Fat Books & Thin Women

My Favorite Books of the Year
December 28, 2010, 10:48 pm
Filed under: meme | Tags: , , , ,
  1. Stephen King – Under the Dome: I go back and forth on Stephen King (sometimes I think he could use a good editor to cut his books down, though mostly I thought this while reading The Tommyknockers when everyone was losing their teeth) but, man, what a book. Will forever be linked with the feeling of laying a foot from my space heater, needing to change position because my left leg (or whatever) was too hot, but not wanting to stop reading for even the second that would take.
  2. Edith Wharton – The Age of Innocence: That I want to read more Edith Wharton in 2011 is totally due to this book. Read it in high school, thought it was boring, reread it this year, thought it was amazing. There’s this quiet tragedy to the end, when everything that kept Ellen Olenska and Newland Archer apart is dismissed by Newland’s children.
  3. Suzanne Collins – The Hunger Games: My thoughts after reading the first page could best be summed up as Holy crap! Holy crap! I love the feeling of finding a book I know I am going to love after the first page. This was my favorite of the trilogy. Review here.
  4. E.M. Forster – A Passage to India: Finally ended my long shame of not having read one of the best works by one of my favorite authors. Review here.
  5. Rory Stewart – The Places in Between: Rory Stewart writes about walking across Afghanistan in the winter of 2001-2002. Half insane, made me cry at the end.
  6. Louis de Bernieres – Corelli’s Mandolin: To say I had low expectations for this novel would be an understatement. I had kind of been trying to start it for years, but the faint memory of Nicholas Cage’s terrible Italian accent kept me from the book. So glad I finally read it. I am not a crier, but a distinguishing characteristic of many books on this list is that, yes, they made me cry.
  7. Aravind Adiga – The White Tiger: I’m happy I write about the books I read now, so that in future when I read a book like The White Tiger and want to include on a “year’s best of” list I’ll be able to say something more than “I really, really liked it. Really.”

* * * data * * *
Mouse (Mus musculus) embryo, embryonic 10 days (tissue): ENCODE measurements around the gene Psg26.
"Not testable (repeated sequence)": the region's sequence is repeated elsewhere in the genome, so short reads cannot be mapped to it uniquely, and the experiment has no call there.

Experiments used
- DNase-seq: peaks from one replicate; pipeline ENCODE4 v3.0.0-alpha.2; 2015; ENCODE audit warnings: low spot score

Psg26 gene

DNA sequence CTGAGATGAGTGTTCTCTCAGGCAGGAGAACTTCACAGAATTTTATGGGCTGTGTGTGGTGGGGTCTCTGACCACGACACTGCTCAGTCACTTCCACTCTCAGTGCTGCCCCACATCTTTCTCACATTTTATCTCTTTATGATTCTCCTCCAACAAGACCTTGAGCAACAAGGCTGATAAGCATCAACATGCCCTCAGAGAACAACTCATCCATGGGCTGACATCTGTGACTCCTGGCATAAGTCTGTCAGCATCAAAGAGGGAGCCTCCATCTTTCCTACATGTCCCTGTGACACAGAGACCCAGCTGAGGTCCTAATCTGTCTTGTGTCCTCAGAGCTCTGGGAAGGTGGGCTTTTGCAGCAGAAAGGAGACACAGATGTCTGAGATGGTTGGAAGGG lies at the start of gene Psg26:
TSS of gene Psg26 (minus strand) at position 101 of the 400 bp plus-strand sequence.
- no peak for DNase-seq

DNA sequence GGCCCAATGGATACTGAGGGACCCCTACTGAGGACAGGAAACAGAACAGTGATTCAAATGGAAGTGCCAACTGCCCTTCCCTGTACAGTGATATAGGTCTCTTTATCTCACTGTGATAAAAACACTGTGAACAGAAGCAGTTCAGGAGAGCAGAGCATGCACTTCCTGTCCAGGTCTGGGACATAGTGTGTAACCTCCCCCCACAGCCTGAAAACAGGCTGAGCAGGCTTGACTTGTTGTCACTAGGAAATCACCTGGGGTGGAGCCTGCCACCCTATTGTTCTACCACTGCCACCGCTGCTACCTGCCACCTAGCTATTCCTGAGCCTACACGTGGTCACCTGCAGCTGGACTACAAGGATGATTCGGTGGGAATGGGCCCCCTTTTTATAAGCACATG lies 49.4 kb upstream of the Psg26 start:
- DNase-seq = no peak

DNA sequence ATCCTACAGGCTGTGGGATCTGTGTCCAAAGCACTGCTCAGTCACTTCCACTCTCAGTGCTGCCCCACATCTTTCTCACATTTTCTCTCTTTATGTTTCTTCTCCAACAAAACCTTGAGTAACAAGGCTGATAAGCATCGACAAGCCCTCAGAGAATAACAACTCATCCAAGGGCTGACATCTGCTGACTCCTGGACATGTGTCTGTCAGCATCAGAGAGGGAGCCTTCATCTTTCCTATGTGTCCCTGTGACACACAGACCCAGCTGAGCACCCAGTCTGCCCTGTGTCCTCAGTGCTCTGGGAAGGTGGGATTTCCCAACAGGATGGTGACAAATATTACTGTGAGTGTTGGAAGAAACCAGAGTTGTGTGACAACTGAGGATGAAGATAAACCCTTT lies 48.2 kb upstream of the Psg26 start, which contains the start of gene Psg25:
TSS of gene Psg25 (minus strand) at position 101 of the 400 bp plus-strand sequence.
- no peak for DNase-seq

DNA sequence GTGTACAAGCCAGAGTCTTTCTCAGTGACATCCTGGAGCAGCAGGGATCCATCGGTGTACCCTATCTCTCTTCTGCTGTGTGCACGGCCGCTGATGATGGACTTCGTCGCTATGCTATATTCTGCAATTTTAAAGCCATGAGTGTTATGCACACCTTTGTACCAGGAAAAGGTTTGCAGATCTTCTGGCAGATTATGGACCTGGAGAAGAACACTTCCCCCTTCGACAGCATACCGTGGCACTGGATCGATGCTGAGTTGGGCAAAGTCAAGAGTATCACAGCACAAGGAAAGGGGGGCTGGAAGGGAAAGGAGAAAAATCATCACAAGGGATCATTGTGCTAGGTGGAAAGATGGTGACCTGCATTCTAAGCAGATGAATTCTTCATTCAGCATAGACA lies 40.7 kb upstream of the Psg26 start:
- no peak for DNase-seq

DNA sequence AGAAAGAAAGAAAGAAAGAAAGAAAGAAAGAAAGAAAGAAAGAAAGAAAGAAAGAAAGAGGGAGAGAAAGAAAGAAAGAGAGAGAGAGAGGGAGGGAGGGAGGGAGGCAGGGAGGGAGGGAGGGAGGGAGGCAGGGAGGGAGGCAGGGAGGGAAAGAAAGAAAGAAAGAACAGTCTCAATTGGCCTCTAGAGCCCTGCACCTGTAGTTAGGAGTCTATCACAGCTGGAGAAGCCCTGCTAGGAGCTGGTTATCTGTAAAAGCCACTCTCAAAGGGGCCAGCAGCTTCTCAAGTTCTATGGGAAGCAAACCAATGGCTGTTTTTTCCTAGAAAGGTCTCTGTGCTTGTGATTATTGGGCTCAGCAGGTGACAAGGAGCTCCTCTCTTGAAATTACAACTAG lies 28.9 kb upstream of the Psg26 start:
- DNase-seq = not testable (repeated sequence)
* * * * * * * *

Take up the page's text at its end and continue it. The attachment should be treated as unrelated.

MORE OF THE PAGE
8. Markus Zusak – The Book Thief: Oh man. This one made me cry too.
  9. Peter Hessler – Country Driving: I first started reading Hessler’s stuff because he wrote a memoir about his time in Peace Corps China. He’s one of the best travel writers I’ve ever read; in this book he drives around China and in doing so introduces us to budding factory towns and dying villages. Read it, please.
  10. Paul Auster – The New York Trilogy: This trilogy did not make me cry (making it a standout of sorts on this list), but was kind of crazy and thought-provoking, in the realm of detectives doing detective work on other detectives, and a lot of fun to read. Review here.

Despite the numbered list, these books aren’t in real order of preference. This is in response to the Top Ten Tuesday question at the Broke and the Bookish. And now we can wash ourselves of top 10 end-of-the-year lists (maybe) and move on to a bright future in 2011



White Tiger…Places in Between…Country Driving…all of these are books I’ve read and loved. Now I need to try Edith Wharton!

Here is my Top Ten of 2010 post: http://readerbuzz.blogspot.com/2010/12/top-ten-books-ive-read-in-2010.html

Comment by Debnance at Readerbuzz

If you’re going to read more Edith Wharton, you definitely have to read House of Mirth. It is probably my all-time favorite book ever. Seriously :D

Comment by Sarah

I LOVE Edith Wharton. She was truly a person of controversial novels in her time.

Comment by Kat

Great list! I keep meaning to read White Tiger and The Book Thief.

Comment by CurlyGeek04

I love Corelli’s Mandolin, too. Though I felt it was a difficult book to read because of all the Greek words that unfamiliar to my tongue!

Comment by Anne

it’s times like those that i create my own, grossly inaccurate, pronunications.

Comment by Ellen Rhudy

I really need to read The Book Thief! I read The Hunger Games recently and am still undecided about it…it was good but I can’t bring myself to read the rest of the series.

Comment by Erica Woolridge

I’ve only read Age of Innocence, The Hunger Games, and The Book Thief, but I totally agree with all of those! (Especially The Book Thief…that might be my all-time favorite.) Several others are on my own TBR list, so I’m glad to hear you liked them!

Comment by Erin

I loved Edith Wharton’s Ethan Frome and especially The House of Mirth. I need to read more from her as well – I’m particularly interested in reading The Ghost Stories of Edith Wharton. I never knew she wrote stories like that, but I can imagine that it might be wonderfully haunting.

The Book Thief is another one I need to read as well.

Comment by Coffee and a Book Chick

I love your list, because it’s so eclectic. :) The Book Thief and The Hunger Games are definitely in my top ten list, as well. The Book Thief made me bawl like a baby, and The Hunger Games… Team Peeta all the way. LOL.

Comment by Darlyn

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